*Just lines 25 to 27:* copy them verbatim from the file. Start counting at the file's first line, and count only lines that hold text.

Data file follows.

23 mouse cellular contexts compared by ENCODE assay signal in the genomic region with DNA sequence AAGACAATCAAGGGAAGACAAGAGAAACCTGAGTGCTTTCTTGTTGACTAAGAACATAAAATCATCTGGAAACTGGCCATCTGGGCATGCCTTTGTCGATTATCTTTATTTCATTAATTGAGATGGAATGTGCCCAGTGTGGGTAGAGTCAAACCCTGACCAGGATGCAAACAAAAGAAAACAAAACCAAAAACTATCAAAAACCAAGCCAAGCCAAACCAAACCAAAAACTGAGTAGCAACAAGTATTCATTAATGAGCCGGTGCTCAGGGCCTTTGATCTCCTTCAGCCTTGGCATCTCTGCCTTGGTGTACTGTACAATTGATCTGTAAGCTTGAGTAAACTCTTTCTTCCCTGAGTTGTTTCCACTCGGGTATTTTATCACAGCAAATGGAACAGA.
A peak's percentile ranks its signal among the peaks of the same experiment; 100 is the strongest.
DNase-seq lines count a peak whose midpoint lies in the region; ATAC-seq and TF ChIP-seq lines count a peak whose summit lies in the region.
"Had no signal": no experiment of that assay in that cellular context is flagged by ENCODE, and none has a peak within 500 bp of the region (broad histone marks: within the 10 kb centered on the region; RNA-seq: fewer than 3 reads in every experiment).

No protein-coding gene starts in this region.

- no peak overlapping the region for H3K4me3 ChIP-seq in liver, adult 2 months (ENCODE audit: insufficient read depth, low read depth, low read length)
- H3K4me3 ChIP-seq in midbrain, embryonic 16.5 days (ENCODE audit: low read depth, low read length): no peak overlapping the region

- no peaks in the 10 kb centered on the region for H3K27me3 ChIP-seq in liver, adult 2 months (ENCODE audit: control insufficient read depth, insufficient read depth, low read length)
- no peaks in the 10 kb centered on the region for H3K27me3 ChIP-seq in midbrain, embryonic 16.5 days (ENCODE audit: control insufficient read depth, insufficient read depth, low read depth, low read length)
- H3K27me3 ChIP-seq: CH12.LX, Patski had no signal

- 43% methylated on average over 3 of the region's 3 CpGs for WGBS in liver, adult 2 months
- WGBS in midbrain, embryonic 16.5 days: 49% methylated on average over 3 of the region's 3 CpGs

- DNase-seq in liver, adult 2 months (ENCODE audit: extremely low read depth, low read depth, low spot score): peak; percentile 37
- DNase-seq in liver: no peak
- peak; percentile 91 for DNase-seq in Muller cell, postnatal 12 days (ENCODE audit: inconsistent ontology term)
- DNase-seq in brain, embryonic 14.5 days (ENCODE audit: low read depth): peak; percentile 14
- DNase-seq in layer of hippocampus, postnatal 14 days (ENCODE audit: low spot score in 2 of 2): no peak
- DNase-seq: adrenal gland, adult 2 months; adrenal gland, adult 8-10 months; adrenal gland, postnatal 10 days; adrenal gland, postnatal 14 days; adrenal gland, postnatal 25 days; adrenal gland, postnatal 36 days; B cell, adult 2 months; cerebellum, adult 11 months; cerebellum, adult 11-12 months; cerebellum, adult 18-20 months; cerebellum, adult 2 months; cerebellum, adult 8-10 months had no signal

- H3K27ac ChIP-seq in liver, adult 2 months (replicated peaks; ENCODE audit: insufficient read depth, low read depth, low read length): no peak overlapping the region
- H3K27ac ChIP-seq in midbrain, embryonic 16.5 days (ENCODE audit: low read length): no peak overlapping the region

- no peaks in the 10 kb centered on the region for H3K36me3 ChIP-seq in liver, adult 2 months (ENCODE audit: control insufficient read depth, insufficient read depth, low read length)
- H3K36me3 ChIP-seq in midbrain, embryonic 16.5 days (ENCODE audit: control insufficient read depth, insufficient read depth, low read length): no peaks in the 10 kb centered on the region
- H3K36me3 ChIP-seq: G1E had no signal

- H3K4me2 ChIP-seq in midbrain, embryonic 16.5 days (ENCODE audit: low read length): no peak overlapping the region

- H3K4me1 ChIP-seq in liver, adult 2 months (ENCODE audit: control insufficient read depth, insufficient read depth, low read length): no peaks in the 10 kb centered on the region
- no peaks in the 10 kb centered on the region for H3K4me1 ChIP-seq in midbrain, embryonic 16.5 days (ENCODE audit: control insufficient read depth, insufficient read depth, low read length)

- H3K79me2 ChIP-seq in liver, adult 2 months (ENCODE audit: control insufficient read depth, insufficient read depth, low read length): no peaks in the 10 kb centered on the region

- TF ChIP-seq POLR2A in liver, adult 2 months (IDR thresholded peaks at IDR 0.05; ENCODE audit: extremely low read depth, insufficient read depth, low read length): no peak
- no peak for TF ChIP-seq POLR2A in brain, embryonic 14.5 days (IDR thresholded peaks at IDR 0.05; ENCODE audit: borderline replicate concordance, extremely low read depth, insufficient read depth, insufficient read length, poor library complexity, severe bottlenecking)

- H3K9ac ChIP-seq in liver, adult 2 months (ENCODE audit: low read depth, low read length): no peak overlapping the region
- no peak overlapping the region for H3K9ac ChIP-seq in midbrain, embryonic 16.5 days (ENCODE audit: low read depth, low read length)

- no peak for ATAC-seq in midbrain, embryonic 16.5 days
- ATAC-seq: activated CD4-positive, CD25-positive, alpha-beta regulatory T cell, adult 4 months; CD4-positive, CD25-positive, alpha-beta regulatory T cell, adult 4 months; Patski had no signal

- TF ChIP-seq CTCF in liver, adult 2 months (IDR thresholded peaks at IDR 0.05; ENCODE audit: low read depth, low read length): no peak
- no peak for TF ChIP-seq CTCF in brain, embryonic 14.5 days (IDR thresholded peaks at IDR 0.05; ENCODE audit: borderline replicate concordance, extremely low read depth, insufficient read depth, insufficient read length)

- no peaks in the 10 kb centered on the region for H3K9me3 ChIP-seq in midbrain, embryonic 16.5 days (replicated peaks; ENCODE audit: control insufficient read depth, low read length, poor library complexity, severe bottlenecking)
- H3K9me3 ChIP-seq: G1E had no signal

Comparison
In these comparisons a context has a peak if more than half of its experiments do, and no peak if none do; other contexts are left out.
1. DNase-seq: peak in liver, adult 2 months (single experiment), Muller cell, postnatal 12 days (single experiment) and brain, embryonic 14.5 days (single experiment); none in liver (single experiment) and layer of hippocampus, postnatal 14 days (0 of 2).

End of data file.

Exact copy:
- H3K4me1 ChIP-seq in liver, adult 2 months (ENCODE audit: control insufficient read depth, insufficient read depth, low read length): no peaks in the 10 kb centered on the region
- no peaks in the 10 kb centered on the region for H3K4me1 ChIP-seq in midbrain, embryonic 16.5 days (ENCODE audit: control insufficient read depth, insufficient read depth, low read length)

- H3K79me2 ChIP-seq in liver, adult 2 months (ENCODE audit: control insufficient read depth, insufficient read depth, low read length): no peaks in the 10 kb centered on the region